Terumah

Torah Fax
Friday, February 7, 2003 - 5 Adar I, 5763

Torah Reading: Terumah (Exodus 25:1 - 27:19)
Candle Lighting Time: 5:02 PM
Shabbat Ends: 6:04 PM

The Real Thing

Our Parshah deals with the commandment to build a Mishkan, or sanctuary. The purpose of the Mishkan was to serve as G‑d's "house," a manifestation of G‑d's presence in our physical, mundane world. It was also the place where sacrifices were made: where Torah was taught to the nation and where the tablets of the Ten Commandments were stored. In a word, the Mishkan was the focal point of spiritual guidance and practice for the Jewish people.

For the forty years that the Jews sojourned in the desert, they were to have this portable sanctuary with them and in fact erect it at the center of their encampment. In addition, the Mishkan was used for the first sixteen years that the Israelites were in the Land of Israel while they were involved in conquering and settling the Land. Once the situation in Israel stabilized, they built a more permanent structure in the city of Shiloh. This building, made of stone walls but covered with the fabric and leather roof of the Mishkan, lasted for 369 years. Similar Temple structures were built in the cities of Nov and Givon. These buildings stood for a total of fifty-seven years.

Finally, under the leadership of King Solomon, a permanent Temple structure was built in Jerusalem. After standing for 410 years, Solomon's Temple was destroyed by the Babylonians. Seventy years later, a second Temple was built and it lasted for 420 years before it was ruined by the Romans.

The total number of years that all of these Temples (both permanent and temporary) stood is 1312 years. For the seventy years in between the two Temples (in Jerusalem) and for close to 2,000 years since the Romans destroyed the second Temple, the Jewish people have not been able to fulfill this most fundamental Mitzvah of making a sanctuary for G‑d.

Our sages have taught, however, that there are many ways in which we can capture the spirit of the Mishkan, and create a substitute dwelling place for G‑d. Synagogues, known as Mikdeshai Me'at, miniature sanctuaries, are places where G‑d's presence is manifest and felt to a large degree. Other examples of "replacement Temples" discussed by our sages are prayer, Torah study and charity.

Moreover, our sages taught that each and every one of us has the capacity to make each of our hearts into a sanctuary for G‑d. Indeed, even in the times of Solomon, the intent of the Temple was to implant the awe and appreciation of G‑d that was received there into one's heart, permeating one's consciousness and soul. One who visited the Temple in Jerusalem did not leave feeling that G‑d was "there," in Jerusalem; he left with a new understanding and feeling of closeness to G‑d that stayed with him forever. Thus it is clear that a key component of the Temple's function - to make G‑d more relevant in our day to day lives - is something we can (and must) attempt to do today as well.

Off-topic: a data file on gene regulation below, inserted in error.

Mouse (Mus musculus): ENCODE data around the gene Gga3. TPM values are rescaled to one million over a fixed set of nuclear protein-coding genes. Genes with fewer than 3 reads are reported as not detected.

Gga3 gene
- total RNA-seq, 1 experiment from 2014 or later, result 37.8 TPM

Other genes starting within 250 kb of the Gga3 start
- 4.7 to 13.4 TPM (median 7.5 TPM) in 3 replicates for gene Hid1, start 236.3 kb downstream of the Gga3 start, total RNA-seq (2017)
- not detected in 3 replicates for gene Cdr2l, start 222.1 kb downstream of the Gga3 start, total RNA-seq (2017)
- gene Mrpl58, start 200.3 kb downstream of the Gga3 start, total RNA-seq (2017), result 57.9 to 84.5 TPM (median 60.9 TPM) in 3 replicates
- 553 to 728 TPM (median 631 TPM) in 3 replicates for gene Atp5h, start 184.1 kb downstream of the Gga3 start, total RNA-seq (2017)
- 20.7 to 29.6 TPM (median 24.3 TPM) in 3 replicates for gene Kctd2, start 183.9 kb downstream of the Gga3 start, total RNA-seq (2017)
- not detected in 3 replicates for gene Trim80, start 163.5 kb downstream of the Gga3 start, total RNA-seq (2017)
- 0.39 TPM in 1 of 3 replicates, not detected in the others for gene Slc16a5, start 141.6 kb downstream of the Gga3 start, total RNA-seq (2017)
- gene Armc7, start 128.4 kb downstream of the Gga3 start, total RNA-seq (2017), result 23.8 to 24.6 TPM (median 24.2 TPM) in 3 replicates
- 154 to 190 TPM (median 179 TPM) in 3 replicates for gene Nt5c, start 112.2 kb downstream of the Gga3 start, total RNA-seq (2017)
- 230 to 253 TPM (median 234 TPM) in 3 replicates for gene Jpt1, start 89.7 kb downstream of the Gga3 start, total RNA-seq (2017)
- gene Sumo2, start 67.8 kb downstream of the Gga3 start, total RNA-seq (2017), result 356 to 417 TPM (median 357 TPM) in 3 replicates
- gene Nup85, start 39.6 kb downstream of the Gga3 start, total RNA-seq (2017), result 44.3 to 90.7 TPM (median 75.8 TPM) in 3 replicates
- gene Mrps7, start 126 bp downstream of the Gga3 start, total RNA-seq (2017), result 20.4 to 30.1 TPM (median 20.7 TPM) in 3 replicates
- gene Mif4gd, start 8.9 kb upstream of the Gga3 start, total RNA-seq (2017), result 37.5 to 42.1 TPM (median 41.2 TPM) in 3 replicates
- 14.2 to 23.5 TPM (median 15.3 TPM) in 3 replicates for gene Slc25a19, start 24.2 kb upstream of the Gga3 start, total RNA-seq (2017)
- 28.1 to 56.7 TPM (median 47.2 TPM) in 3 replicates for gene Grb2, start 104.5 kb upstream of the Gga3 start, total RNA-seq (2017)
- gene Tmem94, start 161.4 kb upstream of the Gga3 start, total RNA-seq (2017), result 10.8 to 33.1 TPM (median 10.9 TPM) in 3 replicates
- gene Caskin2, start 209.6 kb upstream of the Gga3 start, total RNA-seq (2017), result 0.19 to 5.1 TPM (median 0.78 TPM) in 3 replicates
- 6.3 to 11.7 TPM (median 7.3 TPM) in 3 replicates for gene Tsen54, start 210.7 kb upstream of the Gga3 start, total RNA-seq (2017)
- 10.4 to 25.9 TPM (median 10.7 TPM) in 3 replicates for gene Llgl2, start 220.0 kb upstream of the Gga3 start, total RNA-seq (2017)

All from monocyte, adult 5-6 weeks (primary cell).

Yet, notwithstanding all of the various substitutes we have for the Mitzvah of building the sanctuary, Jews have never ceased praying for the day that the Temple in Jerusalem will be rebuilt.

Thousands of times each year we ask and beg G‑d for the physical reconstruction of the Temple. Three times each day we say "May the Temple be rebuilt speedily in our days." Clearly, we are not content with a spiritual rendition of the Temple - we want to see it with our eyes.

But why is this the case? Why can't we be satisfied with a spiritual sanctuary that each of us must build in our own heart? Isn't that - as mentioned above - the intent of the physical Temple structure anyway? Why the need for a building if we have a place for G‑d in our hearts?

To explain by way of an analogy: picture a father and son who are separated from each other. They love each other very much and the separation is very painful. Whenever the parent would think of the times that he played with his child,  a great feeling of love for his son would swell up in his heart. Similarly, whenever the son would reflect on the wonderful moments he had spent with his father, feelings of love would well up inside of him.

Yet, warm feelings notwithstanding, it is clear that, when given the opportunity to reunite, neither parent nor child would say, "of what benefit is it for me to see my father/son? I already have great memories and warm feelings for him and these prove the strength of our relationship!" Nothing can ever replace the face to face reunion of two people who love each other.

It for this reason that, without regard to all the benefits that accrue from the various forms of spiritual substitutes for the Temple, Jews have never been satisfied with them. We have always emphasized the centrality and importance of having the actual Temple in Jerusalem - the place where we will be able to behold G‑d's presence in the most palpable way.

Moshiach Matters


Moshiach is a human being, born in normal fashion of human parents. The only qualification about his origins is that he is a descendant of King David, through the lineage of his son Solomon. From his birth onwards his righteousness will increase continually, and by virtue of his deeds he will merit sublime levels of spiritual perfection. (Rabbi J . I . Shochet, www.moshiach.com)

Moshiach - Its a Jewish issue. For more info, visit www.moshiach.com

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